The reported causes for this conflict were that following the First Punic War against Rome, payment of the mercenaries was delayed for over a year. The First Punic War ( 264 to 241 BC) was the first of three major wars fought between Carthage and the Roman Republic. When finally arrangements for payment were made the mistrust between the mercenaries and their employer helped to kindle the war. The native African Lybians, the largest contingent of the 'mercenaries', objected to being paid last while their comrades had been shipped home. Fear had spread that this might be a trap of the Carthaginians to exterminate them without payment and save their silver, after having crippled their army of the specialized supportive arms units. The conditions for the payment were rejected, although their former commander, Gisco, had provided them with his own person and 500 other nobles as hostages to reassure them of Carthage's sincere and honest intentions. The mercenaries and supporting native insurgents began attacking Carthaginian targets and urging the Lybian natives to rise. According to our sources the war was conducted in a particularly brutal fashion and ended, after three years, with the total destruction of the mercenary and insurgent forces.
It would be difficult to say precisely what a typical make-up of Carthage's armies would be, but in the Punic wars, they are reported to have included Iberians, Celtic people(Gauls and Celtiberians), Balearic slingers, Italians (e. The Punic Wars were a series of three wars fought between Rome and Carthage between 264 and 146 BC and were probably the largest wars yet of the ancient The Iberians were a set of peoples that Greek and Roman sources (among others Hecataeus of Miletus, Avienus, Herodot and Strabo g. Ligures), native Sicilian tribesmen, Black Africans, Numidians, Lybians and Lybophoenicians (also called Africans), Greeks, and naturally Punics from Carthage and its external settlements. The Ligures (singular Ligus or Ligur; English: Ligurians, Greek:) were an ancient people who gave their name to Liguria Numidia (202 BC – 46 BC was an ancient Berber kingdom in present-day Algeria and part of Tunisia ( North Africa) that later alternated
The Greek sources referred to the commander of Punic forces as strategos or boetarch. For the board game see Stratego. "Strategus" redirects here The former could at the same time also be a military governor and is known to have had the authority to sign treaties. In areas of conflict we find often dual command and not all of these strategoi seem to be concerned with governing provinces. It seems that Carthage's nobles could afford and were legally allowed to sustain their own armies. Furthermore we tend to find evidence that many individuals from the leading families of Carthage served in the military forces.
Notably the hired units were deployed with their own command structure. As Carthage sent out specific recruiters who bargained contracts with each soldier/corps of soldiers it is possible that these also served as officers responsible for the integration of their units into the army. Polybius noted for the mercenary war that the mercenaries were told to ask their commanding officers for payment, what frustrated them to such an extend that they elected new ones. In the army payment was done per unit with subordinates responsible for the further distribution.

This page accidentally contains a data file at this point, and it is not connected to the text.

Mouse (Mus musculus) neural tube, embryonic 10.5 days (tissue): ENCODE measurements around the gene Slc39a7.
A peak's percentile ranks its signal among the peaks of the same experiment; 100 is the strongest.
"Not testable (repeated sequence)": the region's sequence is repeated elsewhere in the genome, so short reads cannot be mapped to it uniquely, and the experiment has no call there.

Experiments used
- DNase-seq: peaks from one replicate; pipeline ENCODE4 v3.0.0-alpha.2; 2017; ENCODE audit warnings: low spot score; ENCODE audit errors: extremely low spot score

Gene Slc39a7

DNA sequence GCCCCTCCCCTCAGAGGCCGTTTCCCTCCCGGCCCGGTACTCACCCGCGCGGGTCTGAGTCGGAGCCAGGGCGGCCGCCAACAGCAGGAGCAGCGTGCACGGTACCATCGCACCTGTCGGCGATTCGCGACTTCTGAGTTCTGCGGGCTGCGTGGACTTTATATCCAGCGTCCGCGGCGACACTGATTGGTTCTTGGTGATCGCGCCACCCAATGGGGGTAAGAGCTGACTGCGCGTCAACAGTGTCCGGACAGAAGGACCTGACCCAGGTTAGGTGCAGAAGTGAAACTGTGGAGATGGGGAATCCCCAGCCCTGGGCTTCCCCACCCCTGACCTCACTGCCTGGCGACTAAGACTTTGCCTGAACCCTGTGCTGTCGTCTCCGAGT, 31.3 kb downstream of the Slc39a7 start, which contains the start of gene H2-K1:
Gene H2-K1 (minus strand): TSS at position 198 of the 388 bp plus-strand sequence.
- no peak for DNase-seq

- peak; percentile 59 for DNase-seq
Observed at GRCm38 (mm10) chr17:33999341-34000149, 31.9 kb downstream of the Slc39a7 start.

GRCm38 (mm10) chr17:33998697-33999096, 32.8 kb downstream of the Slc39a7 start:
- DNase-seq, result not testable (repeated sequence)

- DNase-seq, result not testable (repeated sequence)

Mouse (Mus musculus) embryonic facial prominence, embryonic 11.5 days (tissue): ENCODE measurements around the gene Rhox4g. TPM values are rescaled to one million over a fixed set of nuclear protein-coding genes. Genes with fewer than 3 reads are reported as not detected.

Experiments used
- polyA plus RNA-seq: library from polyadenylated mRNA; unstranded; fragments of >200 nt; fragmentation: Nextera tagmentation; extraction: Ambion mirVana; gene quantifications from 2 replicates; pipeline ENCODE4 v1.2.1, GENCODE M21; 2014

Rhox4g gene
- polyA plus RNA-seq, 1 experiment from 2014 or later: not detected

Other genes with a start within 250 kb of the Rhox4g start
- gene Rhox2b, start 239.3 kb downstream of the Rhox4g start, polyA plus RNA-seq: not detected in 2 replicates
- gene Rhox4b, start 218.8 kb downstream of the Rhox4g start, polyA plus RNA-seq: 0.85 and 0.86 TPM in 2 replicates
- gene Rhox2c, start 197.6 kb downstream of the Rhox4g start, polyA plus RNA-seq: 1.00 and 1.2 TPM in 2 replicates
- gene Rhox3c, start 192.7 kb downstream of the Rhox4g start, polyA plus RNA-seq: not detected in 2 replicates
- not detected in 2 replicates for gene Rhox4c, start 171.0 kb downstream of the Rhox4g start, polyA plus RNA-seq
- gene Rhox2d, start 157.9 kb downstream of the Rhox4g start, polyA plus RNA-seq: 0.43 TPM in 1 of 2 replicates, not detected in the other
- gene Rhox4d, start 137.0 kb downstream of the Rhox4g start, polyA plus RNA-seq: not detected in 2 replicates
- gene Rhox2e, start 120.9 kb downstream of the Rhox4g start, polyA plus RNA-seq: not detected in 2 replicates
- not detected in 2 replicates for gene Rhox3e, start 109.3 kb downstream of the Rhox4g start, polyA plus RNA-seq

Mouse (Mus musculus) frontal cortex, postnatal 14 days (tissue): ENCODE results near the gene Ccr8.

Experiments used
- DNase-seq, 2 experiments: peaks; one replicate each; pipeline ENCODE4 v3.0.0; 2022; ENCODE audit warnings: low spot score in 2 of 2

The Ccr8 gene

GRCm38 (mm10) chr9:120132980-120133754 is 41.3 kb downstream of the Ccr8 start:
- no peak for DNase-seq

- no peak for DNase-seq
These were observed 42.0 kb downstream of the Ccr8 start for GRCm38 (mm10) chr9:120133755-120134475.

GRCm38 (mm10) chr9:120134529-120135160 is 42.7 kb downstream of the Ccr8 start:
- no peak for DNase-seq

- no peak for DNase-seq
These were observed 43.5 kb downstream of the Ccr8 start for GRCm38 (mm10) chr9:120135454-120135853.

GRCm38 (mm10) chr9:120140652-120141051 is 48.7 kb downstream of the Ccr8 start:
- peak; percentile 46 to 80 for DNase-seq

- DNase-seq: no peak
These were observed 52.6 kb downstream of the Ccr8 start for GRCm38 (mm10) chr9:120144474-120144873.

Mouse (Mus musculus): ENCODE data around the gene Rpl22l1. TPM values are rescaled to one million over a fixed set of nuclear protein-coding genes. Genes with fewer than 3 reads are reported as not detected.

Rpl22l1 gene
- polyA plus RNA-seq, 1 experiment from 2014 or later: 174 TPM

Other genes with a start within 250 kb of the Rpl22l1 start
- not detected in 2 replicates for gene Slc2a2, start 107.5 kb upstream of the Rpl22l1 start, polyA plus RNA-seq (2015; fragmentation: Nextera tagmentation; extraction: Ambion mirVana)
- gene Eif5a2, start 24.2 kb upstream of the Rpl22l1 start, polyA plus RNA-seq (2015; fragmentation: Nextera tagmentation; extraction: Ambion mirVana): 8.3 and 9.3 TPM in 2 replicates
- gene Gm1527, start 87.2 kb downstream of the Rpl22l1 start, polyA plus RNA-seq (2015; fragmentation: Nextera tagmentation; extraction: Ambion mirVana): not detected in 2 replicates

We have no written records of Carthage's military activities from the Punics, only from Greek and Roman writers and these are limited to a few wars.
The navy of Carthage was the city's primary security, and it was the preeminent force patrolling the Mediterranean in Carthage's golden age. The Jugurthine War takes its name from Jugurtha, nephew and later adopted son of Micipsa, King of Numidia. This was due to its central location, control of the pathway between Sicily and Tunisia, through which all ships must travel in order to cross the Mediterranean, and the skill with which its ships were designed and built.
Originally based on Tyrian designs with two or three levels of rowers that were perfected by generations of Phoenician seamanship, it also included quadriremes and quinquiremes, warships with four and five ranks of rowers on no more than 3 levels (see galleys). Galleys redirects here For other uses see Galley (disambiguation. These latter ships were much larger than their predecessors. Archaeological investigations confirm the presence of ship-sheds on the island in the circular harbour reported by ancient sources.
A large part of the sailors on the fleet were recruited from the lower class citizenry, the navy offering a profession and financial security. This helped to contribute to the city's political stability, since the unemployed, debt ridden poor in other cities were frequently inclined to support revolutionary leaders in the hope of improving their own lot. 
Polybius wrote in the sixth book of his History that the Carthaginians were, "more exercised in maritime affairs than any other people. Polybius (ca 203 &ndash 120 BC, Greek) was a Greek historian of the Hellenistic Period noted for his book called The Histories " Their navy included some 300 to 350 warships that continuously patrolled the expanse of the Mediterranean. But the Carthaginian hegemony was never so great. The Romans, unable to defeat them through conventional maritime tactics, were forced to simply board the ships and fight in hand to hand combat.
The former (the Romans - editor's note) bestow their whole attention upon this department (upon military service on land - editor's note): whereas the Carthaginians wholly neglect their infantry, though they do take some slight interest in the cavalry. The reason of this is that they employ foreign mercenaries, the Romans native and citizen levies. It is in this point that the latter polity is preferable to the former. They have their hopes of freedom ever resting on the courage of mercenary troops: the Romans on the valour of their own citizens and the aid of their allies.